Chalmers University of Technology in Sweden has advanced inductive power transfer technology to enable high-power battery charging without the use of a human or a robotic arm. A new form of silicon carbide semiconductor, as well as a copper wire as thin as a human hair, have been produced. These two variables have suddenly made high-power transmission by air a viable option. The technology is ready for immediate industry presentation.
Inductive power transfer technology is a wireless method of transferring electrical power between two objects using an electromagnetic field. The technology works by creating an oscillating magnetic field between two coils, one in the power transmitter and one in the receiver. When the two coils are in close proximity, the magnetic field induces an electrical current in the receiver coil, which can be used to charge a battery or power an electrical device.
Inductive charging is not a new concept; electric toothbrushes have used the technology for decades, and in recent years, mobile phones and other portable electronics have adopted it. However, until now, it has not been feasible for charging high-power batteries such as those found in electric trucks.
The breakthrough in wireless charging opens up new possibilities, especially for vehicles that require frequent charging in demanding environments. For instance, urban electric ferries that regularly traverse waterways will no longer need human assistance or robotic arms to charge their batteries. City buses, driverless electric trucks used in industry, mining, and agriculture can also benefit from this technology.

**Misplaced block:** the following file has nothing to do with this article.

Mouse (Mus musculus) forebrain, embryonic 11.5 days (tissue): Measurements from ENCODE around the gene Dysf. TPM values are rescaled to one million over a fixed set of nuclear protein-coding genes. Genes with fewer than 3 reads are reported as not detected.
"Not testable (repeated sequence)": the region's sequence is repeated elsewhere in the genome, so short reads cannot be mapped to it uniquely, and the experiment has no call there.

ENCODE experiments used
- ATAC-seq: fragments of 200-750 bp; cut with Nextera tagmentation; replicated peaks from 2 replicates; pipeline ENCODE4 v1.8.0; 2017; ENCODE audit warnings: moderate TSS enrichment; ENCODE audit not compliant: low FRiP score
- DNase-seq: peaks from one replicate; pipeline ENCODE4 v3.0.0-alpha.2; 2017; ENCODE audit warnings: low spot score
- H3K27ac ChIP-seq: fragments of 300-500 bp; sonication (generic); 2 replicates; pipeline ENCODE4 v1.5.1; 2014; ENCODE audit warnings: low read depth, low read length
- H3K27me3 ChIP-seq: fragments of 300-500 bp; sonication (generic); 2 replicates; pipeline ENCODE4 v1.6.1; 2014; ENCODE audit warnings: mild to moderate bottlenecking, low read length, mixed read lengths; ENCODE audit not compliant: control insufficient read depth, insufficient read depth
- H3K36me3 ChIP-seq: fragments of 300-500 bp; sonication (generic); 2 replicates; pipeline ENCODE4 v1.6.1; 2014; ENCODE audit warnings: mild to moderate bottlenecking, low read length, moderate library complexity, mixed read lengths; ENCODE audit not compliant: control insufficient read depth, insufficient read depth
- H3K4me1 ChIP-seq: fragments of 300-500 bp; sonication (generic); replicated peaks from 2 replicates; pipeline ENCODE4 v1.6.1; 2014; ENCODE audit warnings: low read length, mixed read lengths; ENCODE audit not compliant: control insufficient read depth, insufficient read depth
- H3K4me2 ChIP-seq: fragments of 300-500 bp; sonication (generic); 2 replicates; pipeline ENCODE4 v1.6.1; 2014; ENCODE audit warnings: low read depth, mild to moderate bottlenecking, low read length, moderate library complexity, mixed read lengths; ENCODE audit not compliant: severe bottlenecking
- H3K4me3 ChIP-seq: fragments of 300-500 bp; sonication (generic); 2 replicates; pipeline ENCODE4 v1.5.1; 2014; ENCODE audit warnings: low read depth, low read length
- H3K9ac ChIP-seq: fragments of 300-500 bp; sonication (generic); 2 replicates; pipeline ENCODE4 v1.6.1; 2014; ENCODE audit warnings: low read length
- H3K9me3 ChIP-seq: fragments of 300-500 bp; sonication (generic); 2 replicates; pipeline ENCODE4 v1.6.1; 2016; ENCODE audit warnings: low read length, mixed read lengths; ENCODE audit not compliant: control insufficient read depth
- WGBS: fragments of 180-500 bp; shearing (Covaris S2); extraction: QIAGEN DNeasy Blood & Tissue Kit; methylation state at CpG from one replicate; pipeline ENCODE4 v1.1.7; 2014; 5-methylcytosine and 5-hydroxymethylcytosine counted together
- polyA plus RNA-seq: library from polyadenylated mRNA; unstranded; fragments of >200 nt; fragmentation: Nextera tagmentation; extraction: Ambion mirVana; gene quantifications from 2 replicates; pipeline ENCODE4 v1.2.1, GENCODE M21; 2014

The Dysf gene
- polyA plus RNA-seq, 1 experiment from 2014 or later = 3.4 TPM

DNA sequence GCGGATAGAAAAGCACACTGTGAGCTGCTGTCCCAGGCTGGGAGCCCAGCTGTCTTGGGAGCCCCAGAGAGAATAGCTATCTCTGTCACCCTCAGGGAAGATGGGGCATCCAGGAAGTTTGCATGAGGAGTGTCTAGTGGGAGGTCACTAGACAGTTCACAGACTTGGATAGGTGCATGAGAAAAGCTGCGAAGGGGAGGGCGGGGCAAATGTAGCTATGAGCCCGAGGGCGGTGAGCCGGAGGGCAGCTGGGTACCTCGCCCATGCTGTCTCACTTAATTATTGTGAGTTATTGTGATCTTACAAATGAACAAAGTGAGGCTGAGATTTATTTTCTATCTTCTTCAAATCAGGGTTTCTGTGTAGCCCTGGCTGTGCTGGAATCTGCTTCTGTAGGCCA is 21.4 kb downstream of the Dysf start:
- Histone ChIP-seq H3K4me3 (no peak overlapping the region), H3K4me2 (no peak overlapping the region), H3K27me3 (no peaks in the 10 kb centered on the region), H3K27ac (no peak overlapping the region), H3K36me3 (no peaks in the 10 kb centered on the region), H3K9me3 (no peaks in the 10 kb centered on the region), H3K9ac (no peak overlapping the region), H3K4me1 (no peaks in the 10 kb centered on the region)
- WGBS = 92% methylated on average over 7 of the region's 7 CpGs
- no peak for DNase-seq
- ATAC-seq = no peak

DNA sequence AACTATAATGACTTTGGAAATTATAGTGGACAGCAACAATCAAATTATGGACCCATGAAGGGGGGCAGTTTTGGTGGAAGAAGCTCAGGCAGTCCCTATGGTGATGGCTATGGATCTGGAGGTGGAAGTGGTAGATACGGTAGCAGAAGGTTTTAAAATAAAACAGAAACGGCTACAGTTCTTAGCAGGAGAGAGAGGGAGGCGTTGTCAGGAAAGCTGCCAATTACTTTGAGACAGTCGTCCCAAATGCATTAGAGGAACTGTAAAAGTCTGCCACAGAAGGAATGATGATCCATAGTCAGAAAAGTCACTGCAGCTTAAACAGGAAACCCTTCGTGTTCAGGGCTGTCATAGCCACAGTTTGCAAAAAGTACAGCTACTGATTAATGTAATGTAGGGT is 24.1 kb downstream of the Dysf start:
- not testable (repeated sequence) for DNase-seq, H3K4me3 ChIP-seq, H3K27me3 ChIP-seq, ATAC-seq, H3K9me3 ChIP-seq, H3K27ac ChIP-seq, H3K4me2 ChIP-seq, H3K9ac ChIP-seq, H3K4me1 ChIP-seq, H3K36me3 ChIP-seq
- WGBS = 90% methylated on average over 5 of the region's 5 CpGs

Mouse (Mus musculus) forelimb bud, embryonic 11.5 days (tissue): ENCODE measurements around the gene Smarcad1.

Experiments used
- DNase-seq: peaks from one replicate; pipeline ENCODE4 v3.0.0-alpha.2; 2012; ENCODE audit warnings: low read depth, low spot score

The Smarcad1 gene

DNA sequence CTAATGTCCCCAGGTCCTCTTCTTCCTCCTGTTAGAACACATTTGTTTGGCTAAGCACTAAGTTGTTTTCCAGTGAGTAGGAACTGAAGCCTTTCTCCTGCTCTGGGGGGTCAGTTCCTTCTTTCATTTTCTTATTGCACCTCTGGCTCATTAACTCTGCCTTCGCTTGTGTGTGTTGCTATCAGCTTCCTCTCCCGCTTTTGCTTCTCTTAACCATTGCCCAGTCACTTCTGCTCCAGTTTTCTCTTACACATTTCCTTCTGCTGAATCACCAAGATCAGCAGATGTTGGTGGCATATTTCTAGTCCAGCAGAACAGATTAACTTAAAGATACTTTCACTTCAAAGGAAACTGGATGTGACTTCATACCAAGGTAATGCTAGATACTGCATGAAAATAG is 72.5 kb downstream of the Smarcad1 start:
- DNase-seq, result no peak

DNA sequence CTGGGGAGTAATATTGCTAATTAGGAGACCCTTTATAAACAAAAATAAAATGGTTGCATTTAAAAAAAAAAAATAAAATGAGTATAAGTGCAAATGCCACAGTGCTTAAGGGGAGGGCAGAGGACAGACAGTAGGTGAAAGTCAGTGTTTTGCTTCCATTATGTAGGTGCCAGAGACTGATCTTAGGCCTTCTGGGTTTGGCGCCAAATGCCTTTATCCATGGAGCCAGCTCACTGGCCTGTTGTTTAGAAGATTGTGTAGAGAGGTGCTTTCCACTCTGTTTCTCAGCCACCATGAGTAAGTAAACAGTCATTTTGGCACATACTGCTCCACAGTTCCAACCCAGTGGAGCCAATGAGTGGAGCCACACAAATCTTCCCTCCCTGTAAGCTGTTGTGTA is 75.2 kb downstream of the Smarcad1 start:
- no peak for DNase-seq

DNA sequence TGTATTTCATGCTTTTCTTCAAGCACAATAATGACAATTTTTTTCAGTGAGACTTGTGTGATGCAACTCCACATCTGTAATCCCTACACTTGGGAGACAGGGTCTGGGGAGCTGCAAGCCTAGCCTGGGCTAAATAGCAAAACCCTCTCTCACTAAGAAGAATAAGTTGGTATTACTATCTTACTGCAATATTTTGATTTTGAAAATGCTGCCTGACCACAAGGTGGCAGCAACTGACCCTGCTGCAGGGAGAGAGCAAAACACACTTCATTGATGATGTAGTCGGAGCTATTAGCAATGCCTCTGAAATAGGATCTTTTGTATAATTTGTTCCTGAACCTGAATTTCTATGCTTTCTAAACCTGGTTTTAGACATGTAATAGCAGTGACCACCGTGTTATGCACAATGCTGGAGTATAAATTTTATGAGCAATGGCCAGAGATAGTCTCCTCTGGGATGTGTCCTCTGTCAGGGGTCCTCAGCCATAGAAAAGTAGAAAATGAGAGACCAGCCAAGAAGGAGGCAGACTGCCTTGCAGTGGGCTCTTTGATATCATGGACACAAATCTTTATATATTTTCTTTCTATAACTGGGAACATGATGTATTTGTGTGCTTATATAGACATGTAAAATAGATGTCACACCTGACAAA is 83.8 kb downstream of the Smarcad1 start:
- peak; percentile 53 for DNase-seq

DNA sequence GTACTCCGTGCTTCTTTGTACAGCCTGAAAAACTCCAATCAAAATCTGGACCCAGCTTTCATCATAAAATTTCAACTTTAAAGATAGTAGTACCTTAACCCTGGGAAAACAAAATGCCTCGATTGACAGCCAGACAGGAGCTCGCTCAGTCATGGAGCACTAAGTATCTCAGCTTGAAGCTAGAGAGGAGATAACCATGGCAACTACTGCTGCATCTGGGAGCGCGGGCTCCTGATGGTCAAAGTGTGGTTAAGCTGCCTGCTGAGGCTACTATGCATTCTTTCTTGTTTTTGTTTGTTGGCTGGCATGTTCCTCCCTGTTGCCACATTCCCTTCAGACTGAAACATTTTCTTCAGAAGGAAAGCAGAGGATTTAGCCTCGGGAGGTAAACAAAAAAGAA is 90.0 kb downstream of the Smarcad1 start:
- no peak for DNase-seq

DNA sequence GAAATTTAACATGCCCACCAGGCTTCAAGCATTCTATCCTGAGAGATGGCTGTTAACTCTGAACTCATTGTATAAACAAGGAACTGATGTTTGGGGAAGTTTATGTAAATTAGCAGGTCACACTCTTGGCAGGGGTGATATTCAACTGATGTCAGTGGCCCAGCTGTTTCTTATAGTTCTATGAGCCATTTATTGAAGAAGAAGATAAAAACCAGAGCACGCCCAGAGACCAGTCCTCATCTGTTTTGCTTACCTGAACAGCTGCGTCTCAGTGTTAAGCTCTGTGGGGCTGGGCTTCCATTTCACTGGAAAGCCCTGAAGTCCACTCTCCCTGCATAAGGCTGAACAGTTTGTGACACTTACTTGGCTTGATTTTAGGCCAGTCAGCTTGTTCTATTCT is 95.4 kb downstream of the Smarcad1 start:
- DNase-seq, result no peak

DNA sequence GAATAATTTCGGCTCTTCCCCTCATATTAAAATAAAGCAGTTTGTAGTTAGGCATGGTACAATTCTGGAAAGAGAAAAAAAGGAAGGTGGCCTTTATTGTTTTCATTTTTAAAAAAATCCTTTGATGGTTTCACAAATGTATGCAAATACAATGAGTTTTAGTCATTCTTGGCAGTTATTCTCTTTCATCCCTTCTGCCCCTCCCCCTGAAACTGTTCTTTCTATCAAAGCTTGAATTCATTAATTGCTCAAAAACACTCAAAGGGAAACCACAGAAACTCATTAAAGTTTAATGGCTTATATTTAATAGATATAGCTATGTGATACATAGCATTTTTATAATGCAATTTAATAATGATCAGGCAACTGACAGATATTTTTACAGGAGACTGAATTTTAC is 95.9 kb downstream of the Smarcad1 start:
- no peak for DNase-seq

Professor Yujing Liu, the Professor of Electric Power Engineering at the Department of Electrical Engineering at Chalmers, explained that the technology could be built into the wharf to charge the ferry when passengers get on and off. Charging can take place 30-40 times per day, which is the most obvious application. Even electric trucks can use the technology in the future, as charging them at sufficiently high power means the charging cable is very thick, heavy and difficult to handle.
The recent technological advances in materials such as high-power semiconductors based on silicon carbide, known as “SiC components,” allow for higher voltages, temperatures and much higher switching frequencies compared to traditional silicon-based components. This is important because the frequency of the magnetic field limits how much power can be transferred between two coils of a given size. Working with frequencies four times higher than previous systems for vehicle wireless charging means induction becomes more attractive.
The copper wires in the coils that send and receive the oscillating magnetic field that forms the bridge for the energy to flow across the air gap are another technological advancement. These new coils are made of braided “copper ropes” comprising up to 10,000 copper fibres, each between 70 and 100 microns thick, similar to a strand of hair. These braids of what is known as Litz wires are optimised for high currents and frequencies and have only been commercially available in the last few years.
Liu emphasises that charging electric vehicles requires several conversion steps between direct current and alternating current and between different voltage levels. However, the efficiency achieved is approximately 98 per cent from direct current in the charging station to the battery. Liu adds that the results published by his research group have attracted a lot of attention, and they are among the best in the world in terms of efficiency in this power class, between 150 and 500 kW.
Liu also notes that induction charging is unlikely to replace charging with a cable. The technology is suitable for vehicles that require frequent charging in demanding environments. Although the technology itself may not be more sustainable than conventional charging, it can make things easier when electrifying large vehicles and speed up the phase-out of diesel ferries.